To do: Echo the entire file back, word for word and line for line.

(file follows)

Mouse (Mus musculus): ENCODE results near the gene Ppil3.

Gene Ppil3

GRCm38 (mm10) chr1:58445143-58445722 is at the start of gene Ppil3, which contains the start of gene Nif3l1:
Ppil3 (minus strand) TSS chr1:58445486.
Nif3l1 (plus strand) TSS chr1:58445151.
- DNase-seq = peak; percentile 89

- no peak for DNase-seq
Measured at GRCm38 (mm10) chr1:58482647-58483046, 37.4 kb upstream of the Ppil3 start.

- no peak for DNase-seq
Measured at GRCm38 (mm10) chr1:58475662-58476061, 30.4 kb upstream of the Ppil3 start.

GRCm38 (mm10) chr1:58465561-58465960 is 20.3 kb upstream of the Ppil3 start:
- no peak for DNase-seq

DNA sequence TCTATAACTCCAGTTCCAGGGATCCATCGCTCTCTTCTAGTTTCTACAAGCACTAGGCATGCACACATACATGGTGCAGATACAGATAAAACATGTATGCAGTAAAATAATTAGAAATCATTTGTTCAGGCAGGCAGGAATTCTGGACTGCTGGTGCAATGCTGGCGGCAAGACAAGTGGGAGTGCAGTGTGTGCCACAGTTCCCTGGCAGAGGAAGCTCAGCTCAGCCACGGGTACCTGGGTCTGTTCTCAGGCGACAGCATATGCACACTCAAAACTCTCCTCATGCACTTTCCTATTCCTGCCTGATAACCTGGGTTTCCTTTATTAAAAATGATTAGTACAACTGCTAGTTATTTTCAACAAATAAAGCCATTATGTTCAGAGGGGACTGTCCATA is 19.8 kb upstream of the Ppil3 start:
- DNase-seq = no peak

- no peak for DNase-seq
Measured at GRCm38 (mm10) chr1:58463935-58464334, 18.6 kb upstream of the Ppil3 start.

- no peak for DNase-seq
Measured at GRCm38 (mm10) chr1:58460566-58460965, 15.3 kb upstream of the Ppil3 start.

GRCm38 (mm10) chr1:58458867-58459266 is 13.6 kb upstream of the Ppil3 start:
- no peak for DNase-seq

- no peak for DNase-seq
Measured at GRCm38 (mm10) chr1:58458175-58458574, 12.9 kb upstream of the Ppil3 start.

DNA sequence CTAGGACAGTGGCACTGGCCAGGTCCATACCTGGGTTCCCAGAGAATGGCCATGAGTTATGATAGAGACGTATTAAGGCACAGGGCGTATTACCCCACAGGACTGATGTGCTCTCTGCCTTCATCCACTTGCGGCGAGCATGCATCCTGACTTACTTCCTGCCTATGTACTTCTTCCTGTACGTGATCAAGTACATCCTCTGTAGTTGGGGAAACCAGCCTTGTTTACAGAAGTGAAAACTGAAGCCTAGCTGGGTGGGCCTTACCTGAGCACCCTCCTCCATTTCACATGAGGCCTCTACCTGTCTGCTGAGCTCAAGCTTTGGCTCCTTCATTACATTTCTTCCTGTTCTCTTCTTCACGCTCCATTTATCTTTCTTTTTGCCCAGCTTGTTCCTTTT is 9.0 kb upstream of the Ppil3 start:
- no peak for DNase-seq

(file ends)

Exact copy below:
Mouse (Mus musculus): ENCODE results near the gene Ppil3.

Gene Ppil3

GRCm38 (mm10) chr1:58445143-58445722 is at the start of gene Ppil3, which contains the start of gene Nif3l1:
Ppil3 (minus strand) TSS chr1:58445486.
Nif3l1 (plus strand) TSS chr1:58445151.
- DNase-seq = peak; percentile 89

- no peak for DNase-seq
Measured at GRCm38 (mm10) chr1:58482647-58483046, 37.4 kb upstream of the Ppil3 start.

- no peak for DNase-seq
Measured at GRCm38 (mm10) chr1:58475662-58476061, 30.4 kb upstream of the Ppil3 start.

GRCm38 (mm10) chr1:58465561-58465960 is 20.3 kb upstream of the Ppil3 start:
- no peak for DNase-seq

DNA sequence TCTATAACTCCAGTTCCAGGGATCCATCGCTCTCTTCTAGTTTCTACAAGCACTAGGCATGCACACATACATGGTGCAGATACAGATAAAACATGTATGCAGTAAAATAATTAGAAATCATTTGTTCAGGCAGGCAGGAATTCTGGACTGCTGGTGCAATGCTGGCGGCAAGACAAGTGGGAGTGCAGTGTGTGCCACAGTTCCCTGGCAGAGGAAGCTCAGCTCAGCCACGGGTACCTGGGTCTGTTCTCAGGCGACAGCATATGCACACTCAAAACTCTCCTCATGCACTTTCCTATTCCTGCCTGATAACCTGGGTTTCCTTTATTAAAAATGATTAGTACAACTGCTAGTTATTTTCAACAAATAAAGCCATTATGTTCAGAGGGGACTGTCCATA is 19.8 kb upstream of the Ppil3 start:
- DNase-seq = no peak

- no peak for DNase-seq
Measured at GRCm38 (mm10) chr1:58463935-58464334, 18.6 kb upstream of the Ppil3 start.

- no peak for DNase-seq
Measured at GRCm38 (mm10) chr1:58460566-58460965, 15.3 kb upstream of the Ppil3 start.

GRCm38 (mm10) chr1:58458867-58459266 is 13.6 kb upstream of the Ppil3 start:
- no peak for DNase-seq

- no peak for DNase-seq
Measured at GRCm38 (mm10) chr1:58458175-58458574, 12.9 kb upstream of the Ppil3 start.

DNA sequence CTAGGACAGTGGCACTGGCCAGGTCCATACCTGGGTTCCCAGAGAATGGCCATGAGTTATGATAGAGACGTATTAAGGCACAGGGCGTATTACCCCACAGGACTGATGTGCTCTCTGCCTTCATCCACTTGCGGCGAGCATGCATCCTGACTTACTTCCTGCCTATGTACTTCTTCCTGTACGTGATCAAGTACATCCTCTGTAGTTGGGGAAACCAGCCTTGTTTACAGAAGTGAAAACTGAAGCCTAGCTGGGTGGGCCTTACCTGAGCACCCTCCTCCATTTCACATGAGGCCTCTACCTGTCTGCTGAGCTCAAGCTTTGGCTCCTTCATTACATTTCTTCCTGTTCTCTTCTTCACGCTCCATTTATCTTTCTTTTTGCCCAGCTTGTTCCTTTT is 9.0 kb upstream of the Ppil3 start:
- no peak for DNase-seq